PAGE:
Why B2B marketers need to bet big on ‘The Big Long’

Imagine for a moment that you are not a B2B marketer. Instead, think of yourself as an investor, and ask yourself this: how do you identify great investments? Well, here’s a winning approach learned from watching the movie ‘The Big Short’ over and over again.

First, find a contrarian idea. The Big Short is about five investors who predicted the housing market crash that was the catalyst for the financial crisis of 2008/09, in defiance of conventional wisdom.

Second, make sure you are right by examining the evidence. In the movie, the character played by Steve Carell flew down to Florida to confirm the housing market was, in fact, comprised of sub-prime loans.

Third, be prepared to wait a while. The housing market did not collapse overnight. It took several years for the contrarians to cash in on their investment.

The big long

Let’s return to the world of B2B marketing. If Warren Buffett was a B2B marketer, where would he invest his capital? We’ll tell you where: at the very top of the funnel. In fact, that’s precisely what Warren Buffett does, buying stakes in famous brands like Coca-Cola, Geico and Apple. In B2C and in B2B, brand building might just be the single best investment a business can make.

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content marketing culture, lead generation, marketing strategy, B2B content marketing, B2B marketing, content marketing, marketing leaders, future of marketing, marketing tactics, Best tactics marketing, B2B strategy, B2B Sales, Building trust, B2B Brands, Sales Advisors, Hyper personalization, Building Community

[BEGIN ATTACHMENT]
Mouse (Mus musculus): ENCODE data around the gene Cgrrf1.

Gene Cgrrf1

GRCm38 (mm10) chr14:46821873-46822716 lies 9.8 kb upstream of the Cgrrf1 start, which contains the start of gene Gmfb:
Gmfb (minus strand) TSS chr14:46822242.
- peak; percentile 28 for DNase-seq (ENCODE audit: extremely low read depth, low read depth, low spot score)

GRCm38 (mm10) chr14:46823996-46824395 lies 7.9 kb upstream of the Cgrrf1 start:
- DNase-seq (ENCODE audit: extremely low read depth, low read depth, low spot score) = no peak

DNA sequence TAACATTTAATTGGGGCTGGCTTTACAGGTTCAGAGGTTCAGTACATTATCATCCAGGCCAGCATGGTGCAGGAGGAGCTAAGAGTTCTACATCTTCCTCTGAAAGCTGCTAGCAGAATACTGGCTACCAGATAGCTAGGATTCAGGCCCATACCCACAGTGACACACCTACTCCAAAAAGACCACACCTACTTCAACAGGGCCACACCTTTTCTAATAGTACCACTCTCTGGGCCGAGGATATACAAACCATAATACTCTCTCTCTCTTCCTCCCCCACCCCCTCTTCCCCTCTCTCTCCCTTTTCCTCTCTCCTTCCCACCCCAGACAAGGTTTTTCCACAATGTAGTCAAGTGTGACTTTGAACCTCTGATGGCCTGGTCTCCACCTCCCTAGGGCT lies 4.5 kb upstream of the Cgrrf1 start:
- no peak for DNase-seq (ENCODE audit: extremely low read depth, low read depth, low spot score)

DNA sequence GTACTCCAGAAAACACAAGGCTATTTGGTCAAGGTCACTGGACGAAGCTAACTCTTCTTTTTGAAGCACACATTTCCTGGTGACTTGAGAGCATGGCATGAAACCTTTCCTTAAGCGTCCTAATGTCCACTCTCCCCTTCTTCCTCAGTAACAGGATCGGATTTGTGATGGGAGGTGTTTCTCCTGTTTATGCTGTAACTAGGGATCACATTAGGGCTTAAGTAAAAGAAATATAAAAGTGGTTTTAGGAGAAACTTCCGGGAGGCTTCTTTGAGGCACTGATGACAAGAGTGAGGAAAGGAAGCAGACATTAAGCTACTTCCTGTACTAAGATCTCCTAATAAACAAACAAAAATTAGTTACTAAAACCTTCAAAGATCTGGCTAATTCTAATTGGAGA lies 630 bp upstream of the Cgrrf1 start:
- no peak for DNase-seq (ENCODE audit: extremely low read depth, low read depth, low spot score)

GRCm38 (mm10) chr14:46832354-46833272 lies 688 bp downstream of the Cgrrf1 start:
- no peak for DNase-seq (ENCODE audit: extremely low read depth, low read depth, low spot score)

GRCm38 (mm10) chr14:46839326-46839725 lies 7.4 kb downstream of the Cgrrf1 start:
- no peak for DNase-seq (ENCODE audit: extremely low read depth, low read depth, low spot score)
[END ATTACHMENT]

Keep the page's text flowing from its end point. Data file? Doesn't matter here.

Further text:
B2B selling in 2021 - give me industry expertise over the flawed pursuit of hyper-personalization

Last week, I threw hyper-personalization under the bus (The myth of hyper-personalization - algorithms are still undermining the customer experience). My beef with hyper-personalization raises another question: how should B2B companies approach marketing and sales in 2021?

One of hyper-personalization's biggest drawbacks? Throwing technology at the wrong problem:

Are we really prepared to argue that algorithms are savvy enough to anticipate our needs in a moment-by-moment context?

Is hyper-personalization the right sales and marketing goal?

This personalization obsession has spilled into sales and marketing, with the fantasy that if we present the prospect with the right offer at just the right time (marketing), or send an "intelligent trigger" from our CRM system (sales), we'll magically have ourselves a new customer. Alas, that ambition gets mucked up by the near-irresistable temptation to blast our contacts with spray-and-pray offers hiding under the personalization rationale, but that's a rant already made.

For sales and marketing to earn relevance in today's economy, we need to redefine the problem. I believe this is fundamentally about culture change, not tech.

I have the apparently unfashionable view that marketers need to become educators/content producers with a journalistic bent, while salespeople need to become advisors.

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content marketing culture, lead generation, marketing strategy, B2B content marketing, B2B marketing, content marketing, marketing leaders, future of marketing, marketing tactics, Tactical Marketing, Best tactics marketing, B2B strategy, B2B Sales, Building trust, B2B Brands, Sales Advisors, Hyper personalization, Building Community, Opt-in Community

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